Since last Sunday, I've been out on a farm in Tennessee, a mere hour's drive from Nashville, yet far enough from what passes for civilization* to severely muck with my connection to the (clearly not) "world wide" web. Today it looks like I'm back in action, but that's not really what this post is about. Let me explain.
Maybe I should start with that asterisk. We tend to equate civilization with city-fication, perhaps because cities have opera houses, museums, monuments, and other examples of refinement that are most often absent (or at least scarce) in the countryside. Cities are great bustling hubs of communication, including that most frenetically hyperactive of all hubs, the www-dot-everything, and its lifeline, high speed internet connection. But this is all an illusion, a high-flying hot air ballon with a limited supply of heat.
Every time I leave the city for any amount of time, an ancient perspective comes back to me: the roots of civilization are not in schools, institutions or government, but in farms, and the people who work to keep them productive. If there had never been a fertile crescent, there would never have been a cradle of civilization. It was the ability to grow food that made it possible for human beings to diversify their activities, specialize, and invent the first forms of what we now consider humanity's greatest achievements.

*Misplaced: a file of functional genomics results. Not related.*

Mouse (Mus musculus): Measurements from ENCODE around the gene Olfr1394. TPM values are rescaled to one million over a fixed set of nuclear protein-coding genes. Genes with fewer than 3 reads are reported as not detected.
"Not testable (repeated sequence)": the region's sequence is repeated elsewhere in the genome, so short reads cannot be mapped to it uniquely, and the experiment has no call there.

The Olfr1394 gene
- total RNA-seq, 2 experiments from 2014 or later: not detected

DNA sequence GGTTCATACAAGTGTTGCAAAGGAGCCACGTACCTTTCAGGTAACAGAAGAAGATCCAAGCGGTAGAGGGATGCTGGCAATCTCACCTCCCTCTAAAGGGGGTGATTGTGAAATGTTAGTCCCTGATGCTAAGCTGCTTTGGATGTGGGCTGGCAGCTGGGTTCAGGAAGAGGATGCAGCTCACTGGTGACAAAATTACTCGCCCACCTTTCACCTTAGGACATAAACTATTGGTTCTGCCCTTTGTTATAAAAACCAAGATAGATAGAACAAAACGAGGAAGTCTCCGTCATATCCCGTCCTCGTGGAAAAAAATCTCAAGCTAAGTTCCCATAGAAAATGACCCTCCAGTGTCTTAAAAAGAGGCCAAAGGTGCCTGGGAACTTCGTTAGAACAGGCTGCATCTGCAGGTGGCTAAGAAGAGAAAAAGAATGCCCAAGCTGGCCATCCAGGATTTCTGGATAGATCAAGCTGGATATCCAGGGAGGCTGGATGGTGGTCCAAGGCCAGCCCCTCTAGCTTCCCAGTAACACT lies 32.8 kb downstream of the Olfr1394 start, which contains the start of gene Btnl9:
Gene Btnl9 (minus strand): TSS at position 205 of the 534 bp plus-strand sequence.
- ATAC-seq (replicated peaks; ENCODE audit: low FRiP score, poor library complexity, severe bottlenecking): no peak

The most important things in life--that is, to the living--are always the most easily overlooked: breath, love, joy, connection, appreciation, gratitude. I suspect this is because we wrongly assume them to be entitlements, and not irreplaceable gifts that come moment by moment. We have a tendency to become disconnected from the very things we need most, and place value on relatively frivolous things we can easily live without. Food is like that. We don't think about it until we get hungry...
It's a unique feature of disconnectivity from the internet that it begins with frustration, but (if you can manage to let go) eventually leads to a greater connection with the essentials of life, and (if you can really let it rip) with the self. I don't mean to devalue one of the greatest inventions of our time; after all, the internet has just facilitated a peaceful uprising in Egypt that brought about the end of a brutally repressive dictatorship of over 30 years--something no one would have thought possible just a couple of months ago. But nothing could be more important to the living than the connection with the essentials of life, which is greatly facilitated by disconnection from all the buzz. Speaking for myself, I'm grateful for the (temporary) dysfunctionality of my treasured communication tools--my cellphone and laptop. Glad to be back online, you understand, but much more so to be back with a slower, more appreciative view of things.